Carbonate Petrography

Carbonate petrography is the study of limestones, dolomites and associated deposits under optical or electron microscopes greatly enhances field studies or core observations and can provide a frame of reference for geochemical studies.

25 strangest Geologic Formations on Earth

The strangest formations on Earth.

What causes Earthquake?

Of these various reasons, faulting related to plate movements is by far the most significant. In other words, most earthquakes are due to slip on faults.

The Geologic Column

As stated earlier, no one locality on Earth provides a complete record of our planet’s history, because stratigraphic columns can contain unconformities. But by correlating rocks from locality to locality at millions of places around the world, geologists have pieced together a composite stratigraphic column, called the geologic column, that represents the entirety of Earth history.

Folds and Foliations

Geometry of Folds Imagine a carpet lying flat on the floor. Push on one end of the carpet, and it will wrinkle or contort into a series of wavelike curves. Stresses developed during mountain building can similarly warp or bend bedding and foliation (or other planar features) in rock. The result a curve in the shape of a rock layer is called a fold.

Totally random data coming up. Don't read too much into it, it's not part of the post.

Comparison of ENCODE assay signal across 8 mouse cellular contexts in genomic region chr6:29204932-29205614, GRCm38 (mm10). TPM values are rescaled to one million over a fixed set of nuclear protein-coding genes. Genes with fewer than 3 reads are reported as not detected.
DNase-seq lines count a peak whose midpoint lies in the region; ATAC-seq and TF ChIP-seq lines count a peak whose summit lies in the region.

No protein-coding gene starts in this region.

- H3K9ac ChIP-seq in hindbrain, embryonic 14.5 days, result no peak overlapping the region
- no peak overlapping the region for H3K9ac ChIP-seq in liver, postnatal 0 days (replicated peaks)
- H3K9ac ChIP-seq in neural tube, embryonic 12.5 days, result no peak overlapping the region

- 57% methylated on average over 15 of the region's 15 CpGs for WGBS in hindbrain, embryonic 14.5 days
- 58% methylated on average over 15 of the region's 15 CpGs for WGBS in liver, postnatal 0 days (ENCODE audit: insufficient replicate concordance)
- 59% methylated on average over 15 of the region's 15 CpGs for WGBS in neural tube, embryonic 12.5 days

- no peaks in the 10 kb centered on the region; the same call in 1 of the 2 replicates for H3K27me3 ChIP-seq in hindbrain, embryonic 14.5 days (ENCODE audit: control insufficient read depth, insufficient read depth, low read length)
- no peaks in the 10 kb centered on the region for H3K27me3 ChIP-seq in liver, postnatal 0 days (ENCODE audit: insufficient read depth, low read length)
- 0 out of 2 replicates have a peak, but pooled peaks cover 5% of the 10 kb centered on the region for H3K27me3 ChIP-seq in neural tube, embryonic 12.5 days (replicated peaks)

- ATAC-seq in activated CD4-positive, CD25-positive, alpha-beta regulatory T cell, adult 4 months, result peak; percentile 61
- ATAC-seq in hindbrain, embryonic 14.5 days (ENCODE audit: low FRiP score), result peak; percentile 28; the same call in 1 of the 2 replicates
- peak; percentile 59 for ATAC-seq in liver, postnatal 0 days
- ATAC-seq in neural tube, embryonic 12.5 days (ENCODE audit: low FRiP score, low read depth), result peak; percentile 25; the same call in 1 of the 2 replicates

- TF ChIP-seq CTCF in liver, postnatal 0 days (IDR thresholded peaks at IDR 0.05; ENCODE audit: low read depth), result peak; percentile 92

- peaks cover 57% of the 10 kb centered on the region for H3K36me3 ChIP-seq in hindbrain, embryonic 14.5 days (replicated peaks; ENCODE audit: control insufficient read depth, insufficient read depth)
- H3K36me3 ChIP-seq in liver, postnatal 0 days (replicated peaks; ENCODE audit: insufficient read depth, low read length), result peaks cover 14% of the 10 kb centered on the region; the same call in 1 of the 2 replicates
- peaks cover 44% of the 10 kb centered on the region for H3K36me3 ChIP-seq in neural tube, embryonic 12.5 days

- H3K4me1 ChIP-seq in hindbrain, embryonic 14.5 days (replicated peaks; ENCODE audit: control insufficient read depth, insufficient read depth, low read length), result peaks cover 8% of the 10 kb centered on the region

The Pleistocene Ice Age

The Pleistocene Ice Age 

The Pleistocene Glaciers 

Today, most of the land surface in New York City lies hidden beneath concrete and steel, but in Central Park it’s still possible to see land in a seminatural state. If you stroll through the park, you’ll find that the top surfaces of outcrops are smooth and polished, and in places have been grooved and scratched. Here and there, glacial erratics rest on the bedrock. You are seeing evidence that an ice sheet once scraped along this now-urban ground. Geologists estimate that the ice sheet that overrode the New York City area may have been 250 m thick, enough to bury a 75-story building. 
The fact that glaciated landscapes still decorate the surface of the Earth means that the last ice age occurred fairly recently during Earth’s history. Otherwise, the landscape features would have been either eroded away or buried. The ice age responsible for the glaciated landscapes of North America, Europe, and Asia happened mostly during the Pleistocene Epoch, which began about 2.6 Ma, so as we’ve noted earlier, it is commonly known as the Pleistocene Ice Age. 

Pleistocene ice sheets of the northern hemisphere.